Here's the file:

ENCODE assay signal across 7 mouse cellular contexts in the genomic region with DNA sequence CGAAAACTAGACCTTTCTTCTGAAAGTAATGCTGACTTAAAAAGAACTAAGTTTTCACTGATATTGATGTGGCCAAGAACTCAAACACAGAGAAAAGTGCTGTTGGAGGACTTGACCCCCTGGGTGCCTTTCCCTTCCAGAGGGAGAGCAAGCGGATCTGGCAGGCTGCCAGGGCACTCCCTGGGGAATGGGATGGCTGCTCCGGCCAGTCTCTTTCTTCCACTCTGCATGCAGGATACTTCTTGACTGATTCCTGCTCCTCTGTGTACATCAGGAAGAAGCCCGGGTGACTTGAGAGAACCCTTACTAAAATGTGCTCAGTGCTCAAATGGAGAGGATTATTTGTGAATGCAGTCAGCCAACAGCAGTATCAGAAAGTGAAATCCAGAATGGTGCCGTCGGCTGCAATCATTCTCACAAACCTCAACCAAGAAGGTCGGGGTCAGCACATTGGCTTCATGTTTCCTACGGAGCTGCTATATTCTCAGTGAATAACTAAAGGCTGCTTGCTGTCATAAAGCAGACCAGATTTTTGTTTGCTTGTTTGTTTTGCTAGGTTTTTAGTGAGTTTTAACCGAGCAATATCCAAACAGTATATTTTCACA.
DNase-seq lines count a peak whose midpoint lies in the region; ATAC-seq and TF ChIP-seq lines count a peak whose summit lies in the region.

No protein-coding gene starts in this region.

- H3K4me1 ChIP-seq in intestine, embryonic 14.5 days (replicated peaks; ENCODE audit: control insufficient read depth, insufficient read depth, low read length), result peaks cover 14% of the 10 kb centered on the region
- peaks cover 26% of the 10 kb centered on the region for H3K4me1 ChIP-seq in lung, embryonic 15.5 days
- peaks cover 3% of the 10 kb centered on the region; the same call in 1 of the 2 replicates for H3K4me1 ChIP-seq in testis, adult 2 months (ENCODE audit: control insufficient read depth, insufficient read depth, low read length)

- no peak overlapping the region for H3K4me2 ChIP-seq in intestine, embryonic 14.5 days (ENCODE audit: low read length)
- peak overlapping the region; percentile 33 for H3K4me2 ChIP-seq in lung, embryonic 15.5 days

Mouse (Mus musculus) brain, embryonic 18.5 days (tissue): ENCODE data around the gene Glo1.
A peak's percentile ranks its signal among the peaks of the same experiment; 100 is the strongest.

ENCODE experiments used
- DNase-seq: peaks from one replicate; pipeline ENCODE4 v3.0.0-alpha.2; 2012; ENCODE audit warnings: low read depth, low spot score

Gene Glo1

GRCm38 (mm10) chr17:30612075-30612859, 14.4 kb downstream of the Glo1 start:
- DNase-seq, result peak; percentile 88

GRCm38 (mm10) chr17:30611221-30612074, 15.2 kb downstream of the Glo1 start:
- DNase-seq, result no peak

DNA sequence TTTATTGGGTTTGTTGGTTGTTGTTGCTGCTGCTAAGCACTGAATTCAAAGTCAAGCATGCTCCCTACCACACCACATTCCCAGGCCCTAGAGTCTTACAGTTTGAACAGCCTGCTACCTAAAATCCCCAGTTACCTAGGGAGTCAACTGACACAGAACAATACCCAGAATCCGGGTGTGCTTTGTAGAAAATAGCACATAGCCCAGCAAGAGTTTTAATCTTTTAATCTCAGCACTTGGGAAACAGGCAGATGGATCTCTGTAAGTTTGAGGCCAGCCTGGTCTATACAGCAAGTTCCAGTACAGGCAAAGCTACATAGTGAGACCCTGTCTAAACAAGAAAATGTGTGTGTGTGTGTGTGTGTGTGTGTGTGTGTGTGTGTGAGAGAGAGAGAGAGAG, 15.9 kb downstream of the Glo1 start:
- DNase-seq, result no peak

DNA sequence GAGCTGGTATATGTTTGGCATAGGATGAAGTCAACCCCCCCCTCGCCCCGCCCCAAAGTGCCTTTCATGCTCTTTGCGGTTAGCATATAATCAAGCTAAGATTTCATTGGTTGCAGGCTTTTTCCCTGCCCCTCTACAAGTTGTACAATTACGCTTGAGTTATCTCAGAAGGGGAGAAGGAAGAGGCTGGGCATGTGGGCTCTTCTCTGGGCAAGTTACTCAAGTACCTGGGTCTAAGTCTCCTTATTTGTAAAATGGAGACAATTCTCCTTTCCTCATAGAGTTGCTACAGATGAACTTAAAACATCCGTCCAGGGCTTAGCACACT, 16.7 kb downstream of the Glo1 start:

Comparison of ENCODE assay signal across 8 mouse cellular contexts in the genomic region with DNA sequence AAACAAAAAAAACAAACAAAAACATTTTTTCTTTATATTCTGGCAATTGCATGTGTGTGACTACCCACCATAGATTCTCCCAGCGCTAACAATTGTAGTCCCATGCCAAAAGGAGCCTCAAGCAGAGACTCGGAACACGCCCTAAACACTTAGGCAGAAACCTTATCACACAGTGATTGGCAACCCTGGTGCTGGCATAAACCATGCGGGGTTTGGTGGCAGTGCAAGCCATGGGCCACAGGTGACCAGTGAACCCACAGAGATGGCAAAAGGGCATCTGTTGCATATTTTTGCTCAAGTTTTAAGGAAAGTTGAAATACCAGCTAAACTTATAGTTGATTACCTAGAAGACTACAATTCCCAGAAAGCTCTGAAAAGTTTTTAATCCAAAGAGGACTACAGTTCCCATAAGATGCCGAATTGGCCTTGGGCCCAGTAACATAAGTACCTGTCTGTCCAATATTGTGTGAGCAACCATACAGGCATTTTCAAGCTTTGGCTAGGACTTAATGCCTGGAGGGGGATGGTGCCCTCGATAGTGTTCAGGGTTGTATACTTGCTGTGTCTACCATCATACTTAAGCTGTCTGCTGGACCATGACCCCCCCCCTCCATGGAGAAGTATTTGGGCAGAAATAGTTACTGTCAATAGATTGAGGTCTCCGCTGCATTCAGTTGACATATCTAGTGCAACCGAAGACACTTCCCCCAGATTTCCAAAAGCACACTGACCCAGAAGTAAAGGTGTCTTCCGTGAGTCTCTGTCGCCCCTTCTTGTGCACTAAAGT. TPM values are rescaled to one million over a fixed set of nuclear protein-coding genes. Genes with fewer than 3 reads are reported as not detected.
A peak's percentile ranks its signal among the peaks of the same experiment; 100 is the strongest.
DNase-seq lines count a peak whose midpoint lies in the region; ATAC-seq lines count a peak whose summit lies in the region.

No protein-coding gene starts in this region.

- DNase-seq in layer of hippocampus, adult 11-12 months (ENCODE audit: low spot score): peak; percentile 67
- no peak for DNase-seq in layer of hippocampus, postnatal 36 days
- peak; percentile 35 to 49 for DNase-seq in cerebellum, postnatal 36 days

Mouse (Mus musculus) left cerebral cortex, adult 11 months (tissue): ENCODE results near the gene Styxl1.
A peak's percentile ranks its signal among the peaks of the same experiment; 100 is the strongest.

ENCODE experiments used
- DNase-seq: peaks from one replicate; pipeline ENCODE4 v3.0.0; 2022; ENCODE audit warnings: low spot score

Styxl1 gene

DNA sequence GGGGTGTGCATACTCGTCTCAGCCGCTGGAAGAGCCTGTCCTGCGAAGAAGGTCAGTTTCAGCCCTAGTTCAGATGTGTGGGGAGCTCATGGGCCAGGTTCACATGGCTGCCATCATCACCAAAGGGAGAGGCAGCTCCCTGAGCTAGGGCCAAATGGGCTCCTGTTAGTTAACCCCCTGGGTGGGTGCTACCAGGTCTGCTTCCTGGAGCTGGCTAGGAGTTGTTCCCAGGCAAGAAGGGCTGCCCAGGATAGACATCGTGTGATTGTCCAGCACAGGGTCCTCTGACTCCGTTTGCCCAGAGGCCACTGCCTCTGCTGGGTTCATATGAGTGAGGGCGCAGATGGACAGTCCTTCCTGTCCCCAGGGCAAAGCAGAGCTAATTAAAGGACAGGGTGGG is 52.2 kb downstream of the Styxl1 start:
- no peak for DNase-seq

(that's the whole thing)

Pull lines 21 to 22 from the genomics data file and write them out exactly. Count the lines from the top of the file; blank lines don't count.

Comparison of ENCODE assay signal across 8 mouse cellular contexts in the genomic region with DNA sequence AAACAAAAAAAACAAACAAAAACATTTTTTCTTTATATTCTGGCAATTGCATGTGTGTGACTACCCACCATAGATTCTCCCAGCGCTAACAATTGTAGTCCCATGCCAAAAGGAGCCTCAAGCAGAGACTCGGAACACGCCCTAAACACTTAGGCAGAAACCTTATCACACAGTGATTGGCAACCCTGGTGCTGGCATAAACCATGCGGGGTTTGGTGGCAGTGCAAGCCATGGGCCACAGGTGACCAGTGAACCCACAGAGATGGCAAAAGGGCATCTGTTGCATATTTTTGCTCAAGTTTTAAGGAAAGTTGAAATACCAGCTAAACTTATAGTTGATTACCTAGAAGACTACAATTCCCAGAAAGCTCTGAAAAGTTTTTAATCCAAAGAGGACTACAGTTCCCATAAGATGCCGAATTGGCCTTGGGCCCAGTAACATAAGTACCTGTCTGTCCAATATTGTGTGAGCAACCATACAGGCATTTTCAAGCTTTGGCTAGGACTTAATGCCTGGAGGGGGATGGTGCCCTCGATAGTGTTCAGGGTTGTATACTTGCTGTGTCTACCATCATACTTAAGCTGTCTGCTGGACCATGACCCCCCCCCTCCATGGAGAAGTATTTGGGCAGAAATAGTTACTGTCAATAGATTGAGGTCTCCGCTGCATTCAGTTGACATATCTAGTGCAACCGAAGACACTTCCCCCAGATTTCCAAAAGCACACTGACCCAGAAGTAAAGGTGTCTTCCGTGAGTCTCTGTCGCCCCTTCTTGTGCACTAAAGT. TPM values are rescaled to one million over a fixed set of nuclear protein-coding genes. Genes with fewer than 3 reads are reported as not detected.
A peak's percentile ranks its signal among the peaks of the same experiment; 100 is the strongest.